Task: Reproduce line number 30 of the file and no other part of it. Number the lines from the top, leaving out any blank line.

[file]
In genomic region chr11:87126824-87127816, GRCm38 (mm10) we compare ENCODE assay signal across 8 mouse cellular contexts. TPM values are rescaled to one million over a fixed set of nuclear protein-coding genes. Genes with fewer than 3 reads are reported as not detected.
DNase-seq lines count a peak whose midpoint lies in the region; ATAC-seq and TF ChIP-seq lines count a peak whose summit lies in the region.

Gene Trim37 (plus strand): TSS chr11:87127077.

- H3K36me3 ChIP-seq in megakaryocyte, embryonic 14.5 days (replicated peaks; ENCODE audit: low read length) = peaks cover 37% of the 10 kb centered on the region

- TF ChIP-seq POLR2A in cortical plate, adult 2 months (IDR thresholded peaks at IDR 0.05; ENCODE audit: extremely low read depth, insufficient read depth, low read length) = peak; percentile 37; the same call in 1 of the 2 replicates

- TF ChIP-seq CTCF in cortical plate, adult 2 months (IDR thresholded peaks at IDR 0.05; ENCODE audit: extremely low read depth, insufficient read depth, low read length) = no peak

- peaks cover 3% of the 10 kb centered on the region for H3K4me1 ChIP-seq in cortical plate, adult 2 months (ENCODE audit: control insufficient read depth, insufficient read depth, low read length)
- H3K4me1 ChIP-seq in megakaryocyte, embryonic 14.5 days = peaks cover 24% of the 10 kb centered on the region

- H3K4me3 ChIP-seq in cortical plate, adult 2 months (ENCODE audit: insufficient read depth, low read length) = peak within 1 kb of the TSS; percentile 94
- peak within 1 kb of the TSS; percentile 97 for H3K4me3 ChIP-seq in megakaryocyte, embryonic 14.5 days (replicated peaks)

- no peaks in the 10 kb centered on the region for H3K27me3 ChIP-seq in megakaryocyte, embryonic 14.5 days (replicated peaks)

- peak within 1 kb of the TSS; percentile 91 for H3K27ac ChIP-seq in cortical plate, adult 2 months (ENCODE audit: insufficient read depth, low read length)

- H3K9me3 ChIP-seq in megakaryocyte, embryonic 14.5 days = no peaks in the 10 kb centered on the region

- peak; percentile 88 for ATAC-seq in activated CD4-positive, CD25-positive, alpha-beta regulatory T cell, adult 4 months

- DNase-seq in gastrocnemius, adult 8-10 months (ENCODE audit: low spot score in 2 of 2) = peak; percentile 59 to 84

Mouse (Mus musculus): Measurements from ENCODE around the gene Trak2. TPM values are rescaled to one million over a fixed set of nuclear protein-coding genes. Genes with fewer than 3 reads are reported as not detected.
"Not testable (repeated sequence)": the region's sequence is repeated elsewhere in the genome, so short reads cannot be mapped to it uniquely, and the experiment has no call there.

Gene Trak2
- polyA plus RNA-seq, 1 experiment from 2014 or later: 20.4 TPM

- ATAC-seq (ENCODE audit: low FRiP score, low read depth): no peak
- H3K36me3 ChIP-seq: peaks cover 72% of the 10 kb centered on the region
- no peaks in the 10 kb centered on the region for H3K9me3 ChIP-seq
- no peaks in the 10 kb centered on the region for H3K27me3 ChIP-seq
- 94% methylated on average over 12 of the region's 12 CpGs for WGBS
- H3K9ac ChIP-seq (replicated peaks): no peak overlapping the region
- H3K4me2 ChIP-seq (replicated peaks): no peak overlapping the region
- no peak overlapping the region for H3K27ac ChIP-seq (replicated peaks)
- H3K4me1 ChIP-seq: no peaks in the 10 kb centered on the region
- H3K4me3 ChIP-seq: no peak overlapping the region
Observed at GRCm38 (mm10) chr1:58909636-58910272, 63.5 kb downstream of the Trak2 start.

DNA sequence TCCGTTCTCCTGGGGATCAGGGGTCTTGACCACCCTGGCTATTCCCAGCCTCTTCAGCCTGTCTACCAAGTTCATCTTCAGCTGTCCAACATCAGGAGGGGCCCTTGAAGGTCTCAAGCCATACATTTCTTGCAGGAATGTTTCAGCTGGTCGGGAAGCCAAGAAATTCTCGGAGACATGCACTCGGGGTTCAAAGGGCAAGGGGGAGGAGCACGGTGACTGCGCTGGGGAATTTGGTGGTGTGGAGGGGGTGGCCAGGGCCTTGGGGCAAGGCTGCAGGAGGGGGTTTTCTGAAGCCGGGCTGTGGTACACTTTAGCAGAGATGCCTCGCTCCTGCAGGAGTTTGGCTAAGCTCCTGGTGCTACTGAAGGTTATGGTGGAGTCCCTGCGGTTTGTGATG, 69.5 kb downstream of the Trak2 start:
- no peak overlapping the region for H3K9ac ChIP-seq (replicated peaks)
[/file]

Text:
Observed at GRCm38 (mm10) chr1:58909636-58910272, 63.5 kb downstream of the Trak2 start.